Maintenance / Logistics Simulation
I spent five years as part of an integrated team performing operations research analyses on the maintenance and logistics operations associated with the operation of several models of aircraft deployed in groups in various locations. The work was performed as part of an ongoing program to evaluate proposed changes to all aspects of support operations. The same team members had been working on the same code base for over thirty years in some cases.
This framework was driven by inputs containing parameters about flight schedules, mission requirements, equipment reliability (considering thousands of components), maintenance staff by specialty, scheduled maintenance procedures, and operating rules. The framework would perform multiple runs while generating requests for maintenance and replacement parts on a Monte Carlo basis using Poisson functions. The state of repair of each part determined an aircraft's operational status and that, in turn, determined what missions it could support, if any.
The framework generated large volumes of data which were first processed using formatted tables in a multi-tabbed spreadsheet but which later grew so large they had to be processed using dedicated parsers. The outputs included statistical characterizations of repair frequency, parts usage and supply quantities, cannibalization events, readiness metrics, percentage of missions successfully flown, resource usage per flight hour, mean repair time, and so on.
We processed large volumes of information from historical databases, vetting and cleaning that data as we went, and used it to determine the expected readiness of groups of aircraft to perform assigned missions. Scenarios ranged in duration from 24 hours for specific operational concepts to one year for more general analysis. Questions posed to the group included changes in readiness due to changes in part reliability, ability to maintain operations with a limited pool of high-value/critical components, different supply and delivery concepts, and more. Given a pool of over 4,000+ parts it became clear that the overall level of readiness was only marginally affected by improvements in any one part. Still, there were a lot of benefits that could be analyzed.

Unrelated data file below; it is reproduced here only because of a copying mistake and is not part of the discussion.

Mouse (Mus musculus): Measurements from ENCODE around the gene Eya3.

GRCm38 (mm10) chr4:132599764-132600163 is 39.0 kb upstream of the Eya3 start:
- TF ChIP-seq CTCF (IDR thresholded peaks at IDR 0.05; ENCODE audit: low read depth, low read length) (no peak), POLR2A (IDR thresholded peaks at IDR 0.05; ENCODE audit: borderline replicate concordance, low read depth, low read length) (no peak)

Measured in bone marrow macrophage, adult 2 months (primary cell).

The core of the system is a discrete-event simulation implemented in a purpose-built language called GPSS/H, forms of which have been around since 1960. The system was run "by hand" for most of its existence, meaning that a configuration file had to be hand-edited to specify the parameters to be used for each simulation run. Some of those parameters were files themselves.
I worked on the input and output data sets and the spreadsheet and parsing tools directly. I wrote a tool in C++ to randomly generate flight schedules having the same characteristics as the historical data in terms of distribution of flying days, missions per day, duration of missions, and the type of mission and the equipment required. I worked only a little on the GPSS code and not on the C# UI that was built as a wrapper to streamline, pre-verify, and automate the use of the framework. I also collected and integrated data from various sources, analyzing the inner workings of the model based on the outputs, performed model runs and managed outputs, updated documentation, and developed and delivered presentations of results to customers.
The program was managed at a high level with a formal configuration control board, full version control, continuously updated documentation, and an ongoing V&V process. Over the course of five years there was a lot of ongoing discussion and debate about what was going on and if and how things should be done differently. Changes and adaptations were continuously implemented and there was one major conceptual redesign while I was there.